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Examining recent growth rebounds of red spruce trees in the northeastern forest
Presented by Ms. Alexandra KOSIBA on 16 May 2013 from 16:00 to 16:20
Type: Oral Presentation
Track: Recent growth changes and tree mortality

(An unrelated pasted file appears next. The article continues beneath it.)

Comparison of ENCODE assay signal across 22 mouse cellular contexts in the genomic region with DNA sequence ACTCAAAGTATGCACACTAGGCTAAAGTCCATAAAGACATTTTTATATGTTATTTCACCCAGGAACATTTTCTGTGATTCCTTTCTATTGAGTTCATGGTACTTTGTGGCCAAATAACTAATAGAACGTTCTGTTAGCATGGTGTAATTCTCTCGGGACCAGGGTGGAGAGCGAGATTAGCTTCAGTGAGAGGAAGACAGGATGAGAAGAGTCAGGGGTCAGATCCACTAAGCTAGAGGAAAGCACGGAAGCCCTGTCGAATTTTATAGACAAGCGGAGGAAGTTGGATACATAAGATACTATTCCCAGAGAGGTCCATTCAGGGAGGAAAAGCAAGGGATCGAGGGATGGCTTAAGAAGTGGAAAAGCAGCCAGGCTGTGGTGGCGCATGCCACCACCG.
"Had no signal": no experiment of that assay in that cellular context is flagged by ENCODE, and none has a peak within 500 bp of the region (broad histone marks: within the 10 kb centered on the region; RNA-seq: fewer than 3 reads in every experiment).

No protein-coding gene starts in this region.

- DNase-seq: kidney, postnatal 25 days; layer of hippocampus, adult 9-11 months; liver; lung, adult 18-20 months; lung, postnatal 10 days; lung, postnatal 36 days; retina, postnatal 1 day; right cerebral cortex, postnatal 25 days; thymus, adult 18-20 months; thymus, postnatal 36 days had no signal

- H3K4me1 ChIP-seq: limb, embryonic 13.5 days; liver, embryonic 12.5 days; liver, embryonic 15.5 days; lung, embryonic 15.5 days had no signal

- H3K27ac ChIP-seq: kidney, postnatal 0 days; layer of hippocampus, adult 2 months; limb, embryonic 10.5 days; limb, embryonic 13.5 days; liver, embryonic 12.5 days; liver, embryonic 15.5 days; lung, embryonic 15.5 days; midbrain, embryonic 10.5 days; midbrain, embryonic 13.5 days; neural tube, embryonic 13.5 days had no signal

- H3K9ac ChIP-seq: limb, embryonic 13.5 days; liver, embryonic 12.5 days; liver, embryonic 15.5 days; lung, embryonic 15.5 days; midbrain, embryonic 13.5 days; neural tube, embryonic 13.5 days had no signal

Red spruce (Picea rubens Sarg.) diameter growth in the northeastern United States has decreased since the 1960s due to a combination of factors, including foliar winter injury predisposed by acidic deposition-induced calcium depletion. We assessed the influence of a severe region-wide winter injury event in 2003 on radial growth decline and the subsequent rebound of red spruce growth in stands in Vermont, New Hampshire, and Massachusetts, USA. We found that growth declines relative to pre-injury growth persisted for three years following the winter injury event. We also found that, 1) growth declines were followed by an unprecedented rebound in growth, and 2) stands did not rebound uniformly when grouped by elevation (mid-elevation plots rebounded most robustly). We evaluated the relationship between climate and other parameters to growth in order to examine possible reasons for the recent growth rebound following decades of regional species decline.